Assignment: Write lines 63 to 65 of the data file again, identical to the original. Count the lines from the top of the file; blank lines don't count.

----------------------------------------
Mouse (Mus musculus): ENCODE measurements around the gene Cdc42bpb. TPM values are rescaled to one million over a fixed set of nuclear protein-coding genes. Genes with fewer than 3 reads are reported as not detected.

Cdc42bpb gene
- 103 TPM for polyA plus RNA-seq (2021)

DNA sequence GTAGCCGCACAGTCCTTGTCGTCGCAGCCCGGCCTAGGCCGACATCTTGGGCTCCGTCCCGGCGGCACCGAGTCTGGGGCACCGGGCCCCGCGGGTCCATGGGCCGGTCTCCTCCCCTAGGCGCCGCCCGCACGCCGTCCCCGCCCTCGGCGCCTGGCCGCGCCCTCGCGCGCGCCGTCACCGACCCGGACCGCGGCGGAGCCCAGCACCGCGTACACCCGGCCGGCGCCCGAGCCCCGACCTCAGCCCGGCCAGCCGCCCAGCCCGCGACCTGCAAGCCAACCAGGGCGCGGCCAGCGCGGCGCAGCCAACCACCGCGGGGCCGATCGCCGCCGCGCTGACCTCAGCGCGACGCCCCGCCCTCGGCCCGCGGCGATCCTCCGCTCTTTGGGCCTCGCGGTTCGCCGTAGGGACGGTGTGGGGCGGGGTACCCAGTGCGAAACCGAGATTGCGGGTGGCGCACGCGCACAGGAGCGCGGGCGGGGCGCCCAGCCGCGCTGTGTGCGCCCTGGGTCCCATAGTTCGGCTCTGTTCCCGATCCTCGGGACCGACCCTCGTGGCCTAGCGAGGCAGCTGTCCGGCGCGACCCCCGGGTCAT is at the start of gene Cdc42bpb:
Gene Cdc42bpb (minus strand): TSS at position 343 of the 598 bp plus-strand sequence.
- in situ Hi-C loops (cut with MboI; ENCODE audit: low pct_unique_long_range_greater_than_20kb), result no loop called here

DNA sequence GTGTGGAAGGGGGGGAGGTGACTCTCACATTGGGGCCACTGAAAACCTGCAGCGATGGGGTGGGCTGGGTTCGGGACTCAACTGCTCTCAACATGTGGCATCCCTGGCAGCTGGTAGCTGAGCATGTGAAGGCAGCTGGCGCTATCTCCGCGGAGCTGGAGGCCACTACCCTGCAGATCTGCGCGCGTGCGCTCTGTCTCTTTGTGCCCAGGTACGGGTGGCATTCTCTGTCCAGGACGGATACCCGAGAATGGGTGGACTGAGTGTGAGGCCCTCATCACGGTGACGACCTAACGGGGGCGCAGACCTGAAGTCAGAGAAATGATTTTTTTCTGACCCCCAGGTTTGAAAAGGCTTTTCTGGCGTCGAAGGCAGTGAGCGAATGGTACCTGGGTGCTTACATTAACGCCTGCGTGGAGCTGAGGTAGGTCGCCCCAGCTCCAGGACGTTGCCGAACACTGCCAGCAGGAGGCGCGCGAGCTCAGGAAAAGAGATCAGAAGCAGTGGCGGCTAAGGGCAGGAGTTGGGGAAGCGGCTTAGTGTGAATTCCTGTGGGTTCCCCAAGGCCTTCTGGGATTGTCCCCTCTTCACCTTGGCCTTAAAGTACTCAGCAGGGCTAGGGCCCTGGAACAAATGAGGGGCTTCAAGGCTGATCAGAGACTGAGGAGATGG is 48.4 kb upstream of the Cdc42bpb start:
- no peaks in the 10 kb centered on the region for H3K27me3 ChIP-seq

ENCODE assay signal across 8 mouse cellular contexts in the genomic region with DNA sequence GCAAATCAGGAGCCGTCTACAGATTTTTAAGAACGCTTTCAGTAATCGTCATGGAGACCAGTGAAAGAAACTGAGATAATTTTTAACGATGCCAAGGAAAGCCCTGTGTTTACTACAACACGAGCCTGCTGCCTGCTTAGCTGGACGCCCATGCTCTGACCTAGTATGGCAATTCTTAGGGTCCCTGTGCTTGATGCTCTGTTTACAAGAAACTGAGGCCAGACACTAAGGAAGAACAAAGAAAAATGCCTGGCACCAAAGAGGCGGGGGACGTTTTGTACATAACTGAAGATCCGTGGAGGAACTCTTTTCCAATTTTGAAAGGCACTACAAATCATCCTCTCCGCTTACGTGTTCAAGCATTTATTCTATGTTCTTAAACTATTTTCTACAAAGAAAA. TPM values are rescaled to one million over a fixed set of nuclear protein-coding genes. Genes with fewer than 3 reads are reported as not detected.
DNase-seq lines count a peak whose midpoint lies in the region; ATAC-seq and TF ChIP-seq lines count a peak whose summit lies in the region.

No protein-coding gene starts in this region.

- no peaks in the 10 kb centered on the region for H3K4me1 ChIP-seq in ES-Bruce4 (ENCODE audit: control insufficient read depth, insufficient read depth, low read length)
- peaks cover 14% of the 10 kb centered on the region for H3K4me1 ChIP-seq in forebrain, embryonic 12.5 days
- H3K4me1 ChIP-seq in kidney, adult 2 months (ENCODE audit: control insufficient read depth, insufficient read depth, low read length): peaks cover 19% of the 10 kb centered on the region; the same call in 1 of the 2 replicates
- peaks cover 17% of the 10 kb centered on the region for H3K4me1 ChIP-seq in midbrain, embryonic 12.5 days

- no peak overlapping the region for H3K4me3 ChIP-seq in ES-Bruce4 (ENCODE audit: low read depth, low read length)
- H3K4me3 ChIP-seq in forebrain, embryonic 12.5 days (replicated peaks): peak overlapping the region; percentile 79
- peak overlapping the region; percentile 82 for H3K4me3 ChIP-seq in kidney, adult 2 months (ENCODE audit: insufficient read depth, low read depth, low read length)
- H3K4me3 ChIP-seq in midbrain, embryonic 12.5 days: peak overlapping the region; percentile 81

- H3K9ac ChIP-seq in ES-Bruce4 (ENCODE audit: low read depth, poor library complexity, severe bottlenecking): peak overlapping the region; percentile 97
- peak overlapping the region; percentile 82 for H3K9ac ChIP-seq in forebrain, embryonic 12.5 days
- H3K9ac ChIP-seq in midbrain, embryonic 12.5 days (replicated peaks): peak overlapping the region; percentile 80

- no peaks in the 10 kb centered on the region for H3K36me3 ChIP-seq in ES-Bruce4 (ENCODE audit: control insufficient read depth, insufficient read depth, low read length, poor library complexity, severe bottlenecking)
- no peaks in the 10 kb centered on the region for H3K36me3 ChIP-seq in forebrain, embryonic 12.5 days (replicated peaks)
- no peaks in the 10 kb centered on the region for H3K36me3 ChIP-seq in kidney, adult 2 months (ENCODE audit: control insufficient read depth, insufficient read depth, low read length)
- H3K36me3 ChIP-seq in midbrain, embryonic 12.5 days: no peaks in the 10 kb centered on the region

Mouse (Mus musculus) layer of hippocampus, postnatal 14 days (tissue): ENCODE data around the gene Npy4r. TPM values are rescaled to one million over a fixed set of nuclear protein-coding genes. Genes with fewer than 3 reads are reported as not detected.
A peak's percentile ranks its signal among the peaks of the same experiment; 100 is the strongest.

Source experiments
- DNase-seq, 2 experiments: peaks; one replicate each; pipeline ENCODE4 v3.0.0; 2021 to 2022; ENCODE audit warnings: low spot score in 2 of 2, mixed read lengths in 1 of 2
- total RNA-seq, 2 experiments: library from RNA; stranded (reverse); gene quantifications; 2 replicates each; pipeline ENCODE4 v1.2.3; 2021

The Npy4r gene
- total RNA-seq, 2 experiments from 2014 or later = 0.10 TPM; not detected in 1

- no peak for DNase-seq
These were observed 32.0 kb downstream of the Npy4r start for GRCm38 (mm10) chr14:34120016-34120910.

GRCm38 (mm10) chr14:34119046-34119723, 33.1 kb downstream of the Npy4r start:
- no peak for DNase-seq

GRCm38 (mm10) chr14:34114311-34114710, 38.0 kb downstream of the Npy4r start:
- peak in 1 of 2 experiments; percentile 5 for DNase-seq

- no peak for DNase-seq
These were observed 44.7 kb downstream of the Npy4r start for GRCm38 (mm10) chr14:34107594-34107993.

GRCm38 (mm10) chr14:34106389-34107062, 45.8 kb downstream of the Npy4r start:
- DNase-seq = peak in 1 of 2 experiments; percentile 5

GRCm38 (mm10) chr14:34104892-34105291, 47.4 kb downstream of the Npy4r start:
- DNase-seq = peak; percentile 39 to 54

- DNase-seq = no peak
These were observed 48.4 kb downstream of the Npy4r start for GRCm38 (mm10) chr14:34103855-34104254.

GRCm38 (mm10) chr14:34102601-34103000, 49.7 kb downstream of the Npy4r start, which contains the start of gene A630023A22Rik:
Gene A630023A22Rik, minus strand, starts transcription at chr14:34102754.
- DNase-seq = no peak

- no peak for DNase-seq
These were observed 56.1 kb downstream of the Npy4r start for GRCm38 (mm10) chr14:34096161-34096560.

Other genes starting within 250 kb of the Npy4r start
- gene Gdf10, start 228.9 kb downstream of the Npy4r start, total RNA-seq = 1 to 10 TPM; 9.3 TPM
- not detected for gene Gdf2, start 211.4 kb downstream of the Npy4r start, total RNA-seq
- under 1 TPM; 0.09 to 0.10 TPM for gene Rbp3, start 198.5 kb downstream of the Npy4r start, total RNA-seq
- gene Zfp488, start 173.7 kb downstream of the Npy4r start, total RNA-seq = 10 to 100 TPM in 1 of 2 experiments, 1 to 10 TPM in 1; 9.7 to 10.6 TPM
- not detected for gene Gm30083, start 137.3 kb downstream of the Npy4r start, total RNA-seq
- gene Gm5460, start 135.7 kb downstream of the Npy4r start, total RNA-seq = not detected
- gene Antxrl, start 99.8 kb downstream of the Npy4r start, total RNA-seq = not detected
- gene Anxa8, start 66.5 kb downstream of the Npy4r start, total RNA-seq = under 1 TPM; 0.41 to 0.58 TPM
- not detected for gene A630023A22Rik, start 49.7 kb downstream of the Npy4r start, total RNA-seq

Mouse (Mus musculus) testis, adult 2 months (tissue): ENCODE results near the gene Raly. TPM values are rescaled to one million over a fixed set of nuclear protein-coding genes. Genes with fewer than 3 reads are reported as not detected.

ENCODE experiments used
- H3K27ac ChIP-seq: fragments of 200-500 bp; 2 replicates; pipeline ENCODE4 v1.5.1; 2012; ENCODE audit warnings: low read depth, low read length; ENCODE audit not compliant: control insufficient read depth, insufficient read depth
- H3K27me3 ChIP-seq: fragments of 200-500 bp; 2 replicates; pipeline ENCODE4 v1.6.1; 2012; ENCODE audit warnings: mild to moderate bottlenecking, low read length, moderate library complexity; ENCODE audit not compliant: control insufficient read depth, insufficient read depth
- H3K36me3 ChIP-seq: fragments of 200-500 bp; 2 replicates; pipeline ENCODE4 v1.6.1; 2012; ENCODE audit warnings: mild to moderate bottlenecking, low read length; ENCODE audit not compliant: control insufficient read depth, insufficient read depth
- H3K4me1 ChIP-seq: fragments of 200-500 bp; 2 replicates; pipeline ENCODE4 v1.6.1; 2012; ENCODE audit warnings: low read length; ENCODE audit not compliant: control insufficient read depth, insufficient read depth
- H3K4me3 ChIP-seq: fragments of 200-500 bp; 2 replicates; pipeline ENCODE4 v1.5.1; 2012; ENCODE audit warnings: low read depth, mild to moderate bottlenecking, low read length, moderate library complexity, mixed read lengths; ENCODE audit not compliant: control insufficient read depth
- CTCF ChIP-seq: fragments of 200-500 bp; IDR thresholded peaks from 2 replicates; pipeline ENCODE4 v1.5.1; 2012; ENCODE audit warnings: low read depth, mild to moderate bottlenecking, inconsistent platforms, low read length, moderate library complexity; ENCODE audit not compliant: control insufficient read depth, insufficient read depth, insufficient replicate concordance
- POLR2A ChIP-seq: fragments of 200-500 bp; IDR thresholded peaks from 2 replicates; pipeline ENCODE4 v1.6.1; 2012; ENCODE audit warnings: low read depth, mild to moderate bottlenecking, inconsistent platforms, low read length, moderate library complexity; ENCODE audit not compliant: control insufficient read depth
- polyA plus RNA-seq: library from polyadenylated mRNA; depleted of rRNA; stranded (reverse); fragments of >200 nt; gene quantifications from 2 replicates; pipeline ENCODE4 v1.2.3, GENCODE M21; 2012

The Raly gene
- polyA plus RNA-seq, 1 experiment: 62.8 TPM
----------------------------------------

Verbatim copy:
Mouse (Mus musculus) testis, adult 2 months (tissue): ENCODE results near the gene Raly. TPM values are rescaled to one million over a fixed set of nuclear protein-coding genes. Genes with fewer than 3 reads are reported as not detected.

ENCODE experiments used
- H3K27ac ChIP-seq: fragments of 200-500 bp; 2 replicates; pipeline ENCODE4 v1.5.1; 2012; ENCODE audit warnings: low read depth, low read length; ENCODE audit not compliant: control insufficient read depth, insufficient read depth